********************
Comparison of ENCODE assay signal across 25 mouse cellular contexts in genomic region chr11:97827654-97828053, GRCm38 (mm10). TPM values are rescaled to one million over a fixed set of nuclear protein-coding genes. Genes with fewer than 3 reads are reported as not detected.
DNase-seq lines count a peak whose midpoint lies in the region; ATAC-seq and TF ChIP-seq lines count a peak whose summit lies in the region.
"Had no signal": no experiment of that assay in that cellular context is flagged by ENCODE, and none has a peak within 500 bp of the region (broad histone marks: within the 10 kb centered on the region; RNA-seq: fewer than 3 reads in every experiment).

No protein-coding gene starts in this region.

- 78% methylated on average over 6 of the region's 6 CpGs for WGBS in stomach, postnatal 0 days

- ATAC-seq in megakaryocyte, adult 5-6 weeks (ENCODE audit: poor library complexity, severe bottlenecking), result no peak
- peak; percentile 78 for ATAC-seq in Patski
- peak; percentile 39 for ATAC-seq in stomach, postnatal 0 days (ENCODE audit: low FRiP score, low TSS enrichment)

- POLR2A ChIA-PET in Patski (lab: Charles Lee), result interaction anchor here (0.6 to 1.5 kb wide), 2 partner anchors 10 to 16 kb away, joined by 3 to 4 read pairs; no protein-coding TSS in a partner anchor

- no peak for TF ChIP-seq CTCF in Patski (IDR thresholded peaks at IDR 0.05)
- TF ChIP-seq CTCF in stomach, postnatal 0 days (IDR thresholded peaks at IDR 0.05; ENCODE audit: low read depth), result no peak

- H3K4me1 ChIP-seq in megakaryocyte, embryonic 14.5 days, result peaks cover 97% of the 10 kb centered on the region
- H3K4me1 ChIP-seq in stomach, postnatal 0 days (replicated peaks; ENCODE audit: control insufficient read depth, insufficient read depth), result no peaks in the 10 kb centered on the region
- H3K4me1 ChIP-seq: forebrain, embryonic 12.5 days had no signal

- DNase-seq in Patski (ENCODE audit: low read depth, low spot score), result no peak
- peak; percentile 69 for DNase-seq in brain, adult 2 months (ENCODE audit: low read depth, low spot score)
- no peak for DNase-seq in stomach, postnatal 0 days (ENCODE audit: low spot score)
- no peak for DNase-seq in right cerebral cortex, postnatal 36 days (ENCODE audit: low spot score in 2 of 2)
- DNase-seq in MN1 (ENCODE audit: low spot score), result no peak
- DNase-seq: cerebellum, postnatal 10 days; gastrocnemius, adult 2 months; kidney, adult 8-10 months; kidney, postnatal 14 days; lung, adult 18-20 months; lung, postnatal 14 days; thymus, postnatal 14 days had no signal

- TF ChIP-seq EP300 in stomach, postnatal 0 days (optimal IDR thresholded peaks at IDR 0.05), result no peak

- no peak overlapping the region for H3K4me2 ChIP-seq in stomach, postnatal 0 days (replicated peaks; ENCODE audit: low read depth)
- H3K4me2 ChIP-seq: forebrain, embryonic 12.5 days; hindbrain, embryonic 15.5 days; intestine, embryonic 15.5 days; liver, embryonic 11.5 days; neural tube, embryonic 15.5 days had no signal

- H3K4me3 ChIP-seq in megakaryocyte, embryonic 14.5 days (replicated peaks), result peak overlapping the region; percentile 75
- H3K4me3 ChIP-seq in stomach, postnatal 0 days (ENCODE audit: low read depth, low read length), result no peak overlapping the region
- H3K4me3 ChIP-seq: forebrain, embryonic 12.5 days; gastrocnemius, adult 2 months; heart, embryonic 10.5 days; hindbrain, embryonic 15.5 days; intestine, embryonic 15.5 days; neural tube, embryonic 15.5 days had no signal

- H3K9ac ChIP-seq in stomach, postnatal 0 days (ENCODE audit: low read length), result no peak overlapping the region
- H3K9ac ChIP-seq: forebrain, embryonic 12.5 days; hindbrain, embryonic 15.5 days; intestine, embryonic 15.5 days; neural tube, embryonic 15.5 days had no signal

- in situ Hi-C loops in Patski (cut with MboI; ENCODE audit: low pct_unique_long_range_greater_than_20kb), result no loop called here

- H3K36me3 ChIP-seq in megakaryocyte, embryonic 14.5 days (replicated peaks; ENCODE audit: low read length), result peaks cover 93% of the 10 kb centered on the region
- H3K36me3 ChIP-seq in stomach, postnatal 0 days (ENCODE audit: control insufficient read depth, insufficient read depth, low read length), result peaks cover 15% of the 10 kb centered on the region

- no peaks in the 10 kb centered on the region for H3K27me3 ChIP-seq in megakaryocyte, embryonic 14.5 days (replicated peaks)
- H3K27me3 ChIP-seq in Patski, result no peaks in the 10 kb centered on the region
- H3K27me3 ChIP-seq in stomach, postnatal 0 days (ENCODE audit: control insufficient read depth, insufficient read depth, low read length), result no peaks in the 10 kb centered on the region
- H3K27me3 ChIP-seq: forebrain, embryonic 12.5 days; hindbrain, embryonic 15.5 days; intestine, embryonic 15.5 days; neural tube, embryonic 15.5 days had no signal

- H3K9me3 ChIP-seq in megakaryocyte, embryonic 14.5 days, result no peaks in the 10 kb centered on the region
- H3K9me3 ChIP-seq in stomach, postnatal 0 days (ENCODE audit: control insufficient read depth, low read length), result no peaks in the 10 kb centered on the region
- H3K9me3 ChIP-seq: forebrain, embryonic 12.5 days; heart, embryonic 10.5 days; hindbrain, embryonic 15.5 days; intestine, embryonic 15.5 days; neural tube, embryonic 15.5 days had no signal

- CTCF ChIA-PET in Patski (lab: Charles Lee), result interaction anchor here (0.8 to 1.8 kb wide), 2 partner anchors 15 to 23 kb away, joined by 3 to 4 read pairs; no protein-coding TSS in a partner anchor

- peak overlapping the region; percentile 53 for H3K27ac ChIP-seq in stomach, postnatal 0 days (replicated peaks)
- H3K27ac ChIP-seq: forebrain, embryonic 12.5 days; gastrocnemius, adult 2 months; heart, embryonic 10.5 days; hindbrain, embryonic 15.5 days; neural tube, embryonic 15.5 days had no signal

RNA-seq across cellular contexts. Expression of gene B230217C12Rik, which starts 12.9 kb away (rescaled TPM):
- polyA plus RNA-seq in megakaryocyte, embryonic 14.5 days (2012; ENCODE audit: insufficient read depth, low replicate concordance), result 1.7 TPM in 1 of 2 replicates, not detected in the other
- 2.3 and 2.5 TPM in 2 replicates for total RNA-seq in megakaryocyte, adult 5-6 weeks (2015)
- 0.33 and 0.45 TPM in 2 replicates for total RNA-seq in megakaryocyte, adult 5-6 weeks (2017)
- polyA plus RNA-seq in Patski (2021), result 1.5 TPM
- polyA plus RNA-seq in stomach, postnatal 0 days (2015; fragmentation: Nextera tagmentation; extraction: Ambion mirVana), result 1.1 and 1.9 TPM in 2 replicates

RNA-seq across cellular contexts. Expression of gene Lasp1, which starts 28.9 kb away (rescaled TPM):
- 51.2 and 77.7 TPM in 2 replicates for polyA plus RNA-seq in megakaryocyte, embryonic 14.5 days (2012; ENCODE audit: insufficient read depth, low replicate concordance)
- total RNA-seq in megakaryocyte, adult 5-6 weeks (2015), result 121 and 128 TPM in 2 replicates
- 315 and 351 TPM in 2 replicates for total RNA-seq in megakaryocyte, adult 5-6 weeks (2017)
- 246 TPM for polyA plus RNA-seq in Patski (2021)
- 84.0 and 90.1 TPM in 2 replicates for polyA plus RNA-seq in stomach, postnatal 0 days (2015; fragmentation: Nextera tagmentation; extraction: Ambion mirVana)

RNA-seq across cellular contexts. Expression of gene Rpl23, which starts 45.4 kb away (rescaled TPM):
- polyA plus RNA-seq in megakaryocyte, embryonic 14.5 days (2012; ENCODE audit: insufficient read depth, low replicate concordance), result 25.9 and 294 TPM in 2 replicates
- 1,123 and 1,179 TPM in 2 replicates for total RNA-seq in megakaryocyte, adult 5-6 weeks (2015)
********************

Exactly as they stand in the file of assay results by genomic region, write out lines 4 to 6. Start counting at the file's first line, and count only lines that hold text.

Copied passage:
No protein-coding gene starts in this region.

- 78% methylated on average over 6 of the region's 6 CpGs for WGBS in stomach, postnatal 0 days

- ATAC-seq in megakaryocyte, adult 5-6 weeks (ENCODE audit: poor library complexity, severe bottlenecking), result no peak